HEPAP is now meeting in Washington, presentations available here. Like the rest of science, HEP has been doing very well in the federal budget, including a temporary increase due to the stimulus program. Excluding stimulus money, the president’s FY2011 request has total DOE HEP funding up 2.3% (theory is up 3.8%) over FY2010. This is about 10% over the FY2007 level. At the NSF, the proposal is for a 2.8% increase in physics research spending in FY2011, up 20% since FY 2007.
The NSF will be funding several “Physics Frontier Centers”, with five-year renewable awards of 1-5.5 million $. Pre-proposals are due in August.
The DOE has been emphasizing Early Career Programs, with 14 “Early Career Awards” to tenure-track physicists made in HEP in FY1010. Six of these went to HEP theorists, pretty much all in phenomenology, with funding for string theorists not popular these days it seems.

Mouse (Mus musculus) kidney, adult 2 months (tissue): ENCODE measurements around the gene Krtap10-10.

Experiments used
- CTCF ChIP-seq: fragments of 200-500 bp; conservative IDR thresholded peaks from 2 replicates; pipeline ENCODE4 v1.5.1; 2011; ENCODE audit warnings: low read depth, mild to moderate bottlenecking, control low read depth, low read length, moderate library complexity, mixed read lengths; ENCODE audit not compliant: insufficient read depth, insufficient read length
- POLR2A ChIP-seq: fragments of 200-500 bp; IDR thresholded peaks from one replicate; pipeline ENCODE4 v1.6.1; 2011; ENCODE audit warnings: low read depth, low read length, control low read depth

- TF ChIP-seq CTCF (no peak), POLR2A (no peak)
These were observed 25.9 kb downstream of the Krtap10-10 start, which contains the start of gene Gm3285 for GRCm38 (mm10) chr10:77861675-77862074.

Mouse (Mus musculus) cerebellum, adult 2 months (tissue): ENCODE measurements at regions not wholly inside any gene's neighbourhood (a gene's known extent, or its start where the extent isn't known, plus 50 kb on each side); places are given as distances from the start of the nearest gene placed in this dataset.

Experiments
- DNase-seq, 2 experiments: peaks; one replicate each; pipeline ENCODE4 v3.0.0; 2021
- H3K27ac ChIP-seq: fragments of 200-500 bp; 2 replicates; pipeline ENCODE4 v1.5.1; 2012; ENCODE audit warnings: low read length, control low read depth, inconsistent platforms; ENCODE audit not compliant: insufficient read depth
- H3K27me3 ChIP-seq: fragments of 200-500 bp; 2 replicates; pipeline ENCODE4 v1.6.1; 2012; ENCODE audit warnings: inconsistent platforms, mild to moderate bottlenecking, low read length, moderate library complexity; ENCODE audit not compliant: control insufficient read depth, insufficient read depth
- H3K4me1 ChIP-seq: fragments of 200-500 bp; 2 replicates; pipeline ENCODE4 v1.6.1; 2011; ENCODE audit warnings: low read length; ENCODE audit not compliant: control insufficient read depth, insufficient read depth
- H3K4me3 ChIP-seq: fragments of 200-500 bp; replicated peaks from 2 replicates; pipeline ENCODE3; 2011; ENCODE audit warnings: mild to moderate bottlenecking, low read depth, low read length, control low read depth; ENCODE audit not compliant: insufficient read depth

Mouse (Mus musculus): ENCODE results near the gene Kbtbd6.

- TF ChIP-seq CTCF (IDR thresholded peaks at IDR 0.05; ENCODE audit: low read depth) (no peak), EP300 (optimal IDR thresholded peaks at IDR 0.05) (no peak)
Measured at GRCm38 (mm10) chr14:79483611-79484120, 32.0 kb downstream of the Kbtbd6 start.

With the particle theory job market a complete disaster, particle theorists somehow managed to convince the DOE that the answer to the problem is to produce more particle theory Ph.Ds. There is a new program of HEP Theory Fellowships funding (with two-year fellowships) an additional five students this year, five more each year in the future. So I guess, steady-state, the idea is to add 10 more theory Ph.D.s/year, into a job market where the total number of permanent jobs/year is about 10.
Update: Science magazine has a story here about budgetary problems of the DUSEL project.